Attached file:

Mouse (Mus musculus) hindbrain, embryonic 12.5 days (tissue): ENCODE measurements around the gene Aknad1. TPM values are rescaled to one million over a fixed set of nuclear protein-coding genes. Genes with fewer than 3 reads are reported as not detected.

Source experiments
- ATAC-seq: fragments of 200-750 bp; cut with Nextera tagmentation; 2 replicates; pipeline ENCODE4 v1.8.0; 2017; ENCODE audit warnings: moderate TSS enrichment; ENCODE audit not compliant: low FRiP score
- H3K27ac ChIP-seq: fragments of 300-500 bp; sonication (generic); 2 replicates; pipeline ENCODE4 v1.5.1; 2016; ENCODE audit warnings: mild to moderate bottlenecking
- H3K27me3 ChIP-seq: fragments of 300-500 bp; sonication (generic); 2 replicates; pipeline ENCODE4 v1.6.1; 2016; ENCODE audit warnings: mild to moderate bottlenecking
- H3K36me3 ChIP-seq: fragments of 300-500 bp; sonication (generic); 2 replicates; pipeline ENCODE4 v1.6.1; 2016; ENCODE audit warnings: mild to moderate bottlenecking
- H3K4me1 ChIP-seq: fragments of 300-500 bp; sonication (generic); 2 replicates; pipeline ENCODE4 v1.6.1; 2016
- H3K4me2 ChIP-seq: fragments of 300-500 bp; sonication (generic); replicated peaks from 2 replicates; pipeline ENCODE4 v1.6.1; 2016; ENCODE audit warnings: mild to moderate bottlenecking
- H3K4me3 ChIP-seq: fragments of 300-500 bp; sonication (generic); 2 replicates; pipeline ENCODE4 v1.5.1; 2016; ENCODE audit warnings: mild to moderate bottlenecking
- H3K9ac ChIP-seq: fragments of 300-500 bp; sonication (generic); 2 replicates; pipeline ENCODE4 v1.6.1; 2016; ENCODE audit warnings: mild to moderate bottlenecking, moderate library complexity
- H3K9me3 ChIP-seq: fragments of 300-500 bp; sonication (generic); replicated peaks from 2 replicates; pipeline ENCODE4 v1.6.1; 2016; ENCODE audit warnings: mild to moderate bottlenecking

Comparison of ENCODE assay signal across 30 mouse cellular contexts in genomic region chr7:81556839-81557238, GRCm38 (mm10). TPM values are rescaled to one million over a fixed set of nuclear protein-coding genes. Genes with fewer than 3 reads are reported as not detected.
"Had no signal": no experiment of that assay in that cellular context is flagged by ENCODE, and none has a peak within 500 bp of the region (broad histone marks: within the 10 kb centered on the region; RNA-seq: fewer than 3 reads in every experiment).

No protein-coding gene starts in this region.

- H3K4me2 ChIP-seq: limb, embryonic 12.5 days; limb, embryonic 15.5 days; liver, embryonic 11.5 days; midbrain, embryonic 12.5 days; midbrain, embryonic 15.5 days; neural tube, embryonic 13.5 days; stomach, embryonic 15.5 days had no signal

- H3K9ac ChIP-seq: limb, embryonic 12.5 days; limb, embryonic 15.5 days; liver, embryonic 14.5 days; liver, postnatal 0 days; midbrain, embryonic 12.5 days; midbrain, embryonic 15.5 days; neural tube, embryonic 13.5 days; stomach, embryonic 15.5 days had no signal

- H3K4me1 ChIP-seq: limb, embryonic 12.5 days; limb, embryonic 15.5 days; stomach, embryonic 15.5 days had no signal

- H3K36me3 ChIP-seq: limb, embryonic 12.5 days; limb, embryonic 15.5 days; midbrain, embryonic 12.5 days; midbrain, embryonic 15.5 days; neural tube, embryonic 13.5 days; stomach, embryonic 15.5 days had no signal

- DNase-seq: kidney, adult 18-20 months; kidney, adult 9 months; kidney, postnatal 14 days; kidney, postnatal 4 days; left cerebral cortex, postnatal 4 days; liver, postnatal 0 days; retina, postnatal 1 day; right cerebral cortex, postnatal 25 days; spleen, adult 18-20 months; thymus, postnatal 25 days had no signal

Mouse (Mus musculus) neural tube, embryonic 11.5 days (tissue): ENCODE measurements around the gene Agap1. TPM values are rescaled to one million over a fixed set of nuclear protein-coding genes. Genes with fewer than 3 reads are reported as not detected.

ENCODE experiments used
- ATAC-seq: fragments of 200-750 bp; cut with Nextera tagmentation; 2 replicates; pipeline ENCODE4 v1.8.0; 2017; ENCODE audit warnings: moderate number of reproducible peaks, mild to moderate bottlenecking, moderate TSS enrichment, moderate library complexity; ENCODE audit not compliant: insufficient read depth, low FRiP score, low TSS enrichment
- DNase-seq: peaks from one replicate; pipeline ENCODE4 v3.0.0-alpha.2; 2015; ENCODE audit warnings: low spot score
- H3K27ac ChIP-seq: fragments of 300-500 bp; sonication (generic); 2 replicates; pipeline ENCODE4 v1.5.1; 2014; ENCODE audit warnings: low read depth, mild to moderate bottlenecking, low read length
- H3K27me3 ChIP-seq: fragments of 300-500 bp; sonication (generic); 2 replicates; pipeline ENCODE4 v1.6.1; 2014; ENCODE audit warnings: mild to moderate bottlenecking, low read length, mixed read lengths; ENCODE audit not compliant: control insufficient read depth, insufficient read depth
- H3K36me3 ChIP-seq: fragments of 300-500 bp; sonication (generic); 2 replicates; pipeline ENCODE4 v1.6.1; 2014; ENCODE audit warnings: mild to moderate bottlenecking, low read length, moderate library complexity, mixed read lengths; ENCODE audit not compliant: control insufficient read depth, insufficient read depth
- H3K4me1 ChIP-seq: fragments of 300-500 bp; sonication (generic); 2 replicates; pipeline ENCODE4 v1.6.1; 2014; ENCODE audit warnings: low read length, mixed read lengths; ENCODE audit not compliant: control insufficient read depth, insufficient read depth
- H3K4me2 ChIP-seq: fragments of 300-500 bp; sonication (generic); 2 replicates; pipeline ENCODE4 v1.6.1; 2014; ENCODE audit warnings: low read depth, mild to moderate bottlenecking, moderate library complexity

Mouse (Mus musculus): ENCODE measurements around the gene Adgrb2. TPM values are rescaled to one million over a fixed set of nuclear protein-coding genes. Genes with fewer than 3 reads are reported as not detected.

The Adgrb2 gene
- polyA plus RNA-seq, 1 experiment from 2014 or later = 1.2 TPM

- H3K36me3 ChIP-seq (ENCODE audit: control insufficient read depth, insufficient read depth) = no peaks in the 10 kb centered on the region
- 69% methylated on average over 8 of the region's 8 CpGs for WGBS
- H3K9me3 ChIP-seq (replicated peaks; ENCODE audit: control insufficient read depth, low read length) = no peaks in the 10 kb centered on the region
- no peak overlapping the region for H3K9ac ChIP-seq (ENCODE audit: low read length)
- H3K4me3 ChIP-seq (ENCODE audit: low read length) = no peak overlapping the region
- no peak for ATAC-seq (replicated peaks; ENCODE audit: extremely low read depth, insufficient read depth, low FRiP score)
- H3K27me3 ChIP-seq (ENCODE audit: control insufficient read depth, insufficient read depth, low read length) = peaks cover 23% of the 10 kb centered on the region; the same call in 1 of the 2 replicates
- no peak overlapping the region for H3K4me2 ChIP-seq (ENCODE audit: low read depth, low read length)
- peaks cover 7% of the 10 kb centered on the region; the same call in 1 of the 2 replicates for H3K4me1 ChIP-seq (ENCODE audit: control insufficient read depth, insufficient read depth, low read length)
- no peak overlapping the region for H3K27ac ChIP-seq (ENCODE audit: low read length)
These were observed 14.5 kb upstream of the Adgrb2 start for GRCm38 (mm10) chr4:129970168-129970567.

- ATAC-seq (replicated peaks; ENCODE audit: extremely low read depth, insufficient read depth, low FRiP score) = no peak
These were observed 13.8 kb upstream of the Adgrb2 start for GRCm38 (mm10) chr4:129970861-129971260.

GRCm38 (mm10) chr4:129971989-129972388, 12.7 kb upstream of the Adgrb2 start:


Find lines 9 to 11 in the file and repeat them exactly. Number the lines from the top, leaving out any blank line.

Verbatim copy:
- H3K4me3 ChIP-seq: fragments of 300-500 bp; sonication (generic); 2 replicates; pipeline ENCODE4 v1.5.1; 2016; ENCODE audit warnings: mild to moderate bottlenecking
- H3K9ac ChIP-seq: fragments of 300-500 bp; sonication (generic); 2 replicates; pipeline ENCODE4 v1.6.1; 2016; ENCODE audit warnings: mild to moderate bottlenecking, moderate library complexity
- H3K9me3 ChIP-seq: fragments of 300-500 bp; sonication (generic); replicated peaks from 2 replicates; pipeline ENCODE4 v1.6.1; 2016; ENCODE audit warnings: mild to moderate bottlenecking